Need for health and wellness center growing, Urbana park official says | Parks-recreation

URBANA — Since the Urbana Park District revealed its plans earlier this year to build a new health and wellness center, the need for the facility has increased, Park District Executive Director Tim Bartlett said.

“We urgently need an in-house programming space,” he said.

Bartlett said the Urbana Parks Foundation has already raised $1.7 million in donations to help cover the $11.48 million cost of this project and still needs to raise at least $300,000 more.

“We’re close,” he said, “and we still need a little more push to get to the finish line.”

Plans call for a 45,000-square-foot, two-story center in Prairie Park on the east side of Urbana.

The center will feature dual gyms, an elevated walking path, locker rooms, fitness rooms, and an indoor play area.

In addition to the money raised through donations, the park district plans to pay for this project with $3 million in bonds, a $1 million fund balance, and $5.2 million in grants.

A later phase, estimated to cost around $1 million and not included in the building estimate, will include the exterior of this development – to include a destination playground, splash park, outdoor basketball court, pavilion, landscaping, gardens and walkways.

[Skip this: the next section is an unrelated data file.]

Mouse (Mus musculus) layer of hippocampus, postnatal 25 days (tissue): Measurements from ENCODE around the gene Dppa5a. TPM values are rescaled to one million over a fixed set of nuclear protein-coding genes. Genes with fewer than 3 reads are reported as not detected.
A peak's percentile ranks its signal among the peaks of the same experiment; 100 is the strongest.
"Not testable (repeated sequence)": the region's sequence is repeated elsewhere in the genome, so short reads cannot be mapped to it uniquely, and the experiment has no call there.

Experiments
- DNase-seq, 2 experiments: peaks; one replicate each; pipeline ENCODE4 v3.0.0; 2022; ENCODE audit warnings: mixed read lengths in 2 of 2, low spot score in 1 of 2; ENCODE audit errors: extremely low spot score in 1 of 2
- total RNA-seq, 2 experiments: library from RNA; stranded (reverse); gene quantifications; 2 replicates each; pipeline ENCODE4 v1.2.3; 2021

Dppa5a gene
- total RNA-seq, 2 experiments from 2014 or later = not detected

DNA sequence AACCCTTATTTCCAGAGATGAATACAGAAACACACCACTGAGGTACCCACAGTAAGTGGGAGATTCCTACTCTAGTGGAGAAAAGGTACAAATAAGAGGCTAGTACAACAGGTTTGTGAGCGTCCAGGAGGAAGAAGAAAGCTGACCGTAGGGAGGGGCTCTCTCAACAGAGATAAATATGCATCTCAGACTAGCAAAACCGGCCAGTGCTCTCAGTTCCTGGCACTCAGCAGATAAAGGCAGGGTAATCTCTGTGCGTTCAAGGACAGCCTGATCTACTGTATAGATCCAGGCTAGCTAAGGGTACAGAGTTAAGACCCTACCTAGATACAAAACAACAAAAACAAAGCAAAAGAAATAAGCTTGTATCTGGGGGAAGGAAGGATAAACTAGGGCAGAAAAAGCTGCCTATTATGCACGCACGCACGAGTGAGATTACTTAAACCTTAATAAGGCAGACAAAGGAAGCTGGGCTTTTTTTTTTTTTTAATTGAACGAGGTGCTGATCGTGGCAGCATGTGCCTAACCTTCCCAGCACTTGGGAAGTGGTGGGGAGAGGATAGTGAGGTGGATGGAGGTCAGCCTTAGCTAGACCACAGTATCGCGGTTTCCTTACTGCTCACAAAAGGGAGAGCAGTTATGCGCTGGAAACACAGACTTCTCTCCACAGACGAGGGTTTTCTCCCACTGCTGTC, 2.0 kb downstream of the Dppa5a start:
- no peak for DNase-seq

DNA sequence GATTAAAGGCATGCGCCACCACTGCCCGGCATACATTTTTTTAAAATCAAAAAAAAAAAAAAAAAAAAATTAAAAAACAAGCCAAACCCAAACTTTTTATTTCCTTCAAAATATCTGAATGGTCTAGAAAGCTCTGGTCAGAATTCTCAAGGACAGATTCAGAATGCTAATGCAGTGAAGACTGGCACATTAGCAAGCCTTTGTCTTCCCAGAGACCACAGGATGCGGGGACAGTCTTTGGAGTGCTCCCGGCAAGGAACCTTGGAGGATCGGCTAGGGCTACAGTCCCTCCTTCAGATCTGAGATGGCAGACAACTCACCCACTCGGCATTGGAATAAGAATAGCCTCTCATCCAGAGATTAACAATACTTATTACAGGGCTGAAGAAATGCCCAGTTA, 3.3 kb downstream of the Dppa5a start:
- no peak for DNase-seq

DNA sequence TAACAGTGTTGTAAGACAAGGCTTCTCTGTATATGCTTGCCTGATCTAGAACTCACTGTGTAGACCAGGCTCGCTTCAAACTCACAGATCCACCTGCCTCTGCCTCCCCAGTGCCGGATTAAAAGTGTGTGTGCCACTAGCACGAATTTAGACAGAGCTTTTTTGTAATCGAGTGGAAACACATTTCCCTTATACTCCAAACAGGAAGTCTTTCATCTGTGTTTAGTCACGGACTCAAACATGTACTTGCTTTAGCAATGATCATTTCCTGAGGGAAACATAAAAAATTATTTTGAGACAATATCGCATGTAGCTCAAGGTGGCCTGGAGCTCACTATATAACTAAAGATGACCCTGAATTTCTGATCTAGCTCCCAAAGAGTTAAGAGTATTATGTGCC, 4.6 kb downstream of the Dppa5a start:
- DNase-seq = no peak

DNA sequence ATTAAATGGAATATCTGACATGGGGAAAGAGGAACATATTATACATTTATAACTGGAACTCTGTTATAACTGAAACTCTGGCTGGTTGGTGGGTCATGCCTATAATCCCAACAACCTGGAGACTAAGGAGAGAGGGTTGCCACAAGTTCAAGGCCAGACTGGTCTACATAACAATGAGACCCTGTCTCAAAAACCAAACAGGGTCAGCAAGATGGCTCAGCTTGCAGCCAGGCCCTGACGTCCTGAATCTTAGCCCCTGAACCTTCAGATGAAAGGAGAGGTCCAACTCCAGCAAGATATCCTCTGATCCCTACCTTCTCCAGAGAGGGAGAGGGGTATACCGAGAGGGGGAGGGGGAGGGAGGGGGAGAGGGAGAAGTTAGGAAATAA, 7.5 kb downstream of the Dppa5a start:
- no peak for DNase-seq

Bartlett said a private donor is covering the cost of the original sculpture of the “wellness wheel” that will be placed in the new center, and the area hopes to raise some extra money through a winter activity where kids and adults can make small profits for ornament-sized wellness wheels to take to the home.

The Urbana Park District is looking to this new center to provide a place for indoor exercise that can help fight chronic disease and reduce stress.

Bartlett said Urbana also needs more indoor community program space — in part due to the ongoing COVID-19 pandemic and the need for program participants to space at safe distances from one another.

He said that with gun violence on the rise in Champaign-Urbana, it is also important to have space and programs to bring people together for peaceful activities.

The park district is keen to provide midnight basketball opportunities with separate rooms for orientation, working with the city, the Urbana Free Library, the Urbana School District and local churches to develop more programs and services to meet people “wherever they are,” Bartlett said.

He said the money raised for this project to date is the largest ever raised by Urbana Parks for any garden project.

Bartlett said this tells him the community is excited to see this center develop.

“We were overwhelmed by Urbana’s generosity,” he said.

Bartlett said he hopes the park district will begin construction on the new center next spring, with completion expected in the fall of 2023.


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